Ava’s new in town, a senior in high school, and the daughter of her high school’s football coach. Mark is the quarterback. There’s an instant connection when they meet. But their budding relationship is put off balance by a school event called Prom Bowl. A tradition that’s been going on for years, Prom Bowl raises money for the end-of-the-year dance by auctioning off senior girls as prom dates. Against her will, Ava is added to the list and starts competing in a game she doesn’t even want to play.
Say No to the Bro by Kat Helgeson asks readers to look at traditions like the one in the story and consider whether they are still relevant or outdated in today’s world. Ava just wants to get through senior year at her new school, not be in the spotlight for a contest she objects to. Other girls in the class are thrilled to be chosen for the list of auctionees. Ava wants to end the practice so girls don’t have to get pressured to join in years to come. Others want to keep the tradition. It’s an interesting look at the kinds of activities that were probably not questioned when they started decades ago, but that today may be considered sexist.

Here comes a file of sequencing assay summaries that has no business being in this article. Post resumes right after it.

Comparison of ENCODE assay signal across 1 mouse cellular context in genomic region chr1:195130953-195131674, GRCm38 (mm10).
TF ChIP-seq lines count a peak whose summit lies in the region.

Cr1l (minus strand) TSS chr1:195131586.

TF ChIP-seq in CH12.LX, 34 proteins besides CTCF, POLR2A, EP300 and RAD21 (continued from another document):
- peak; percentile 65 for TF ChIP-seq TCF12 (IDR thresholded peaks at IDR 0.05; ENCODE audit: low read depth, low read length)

Also, light supervision from faculty at the school means events relating to prom bowl escalate what the girls are required to do. Even Ava gets caught up in competition, wondering how she can so no or limit what she’s willing to do when others around her seem to happily comply. Mark also doesn’t like what goes on for Prom Bowl, but he’s pressured by his best friend to play along. Other forces at play come from teachers, Ava’s dad, even the principal.
I found secondary characters in Say No to the Bro tended to be one dimensional, and the book could have easily been longer to explore some of the issues hinted at with Ava and Mark’s friends and parents. But issues Ava and Mark deal with directly provide plenty of interesting food for thought. They are each pressured by their parents, their friends and society at large, and they struggle with knowing how to react to events they don’t control. Anyone who has ever felt pressured to go along will surely relate. Ages 14 and up.
The publisher provided me with a copy of this book in exchange for my honest review.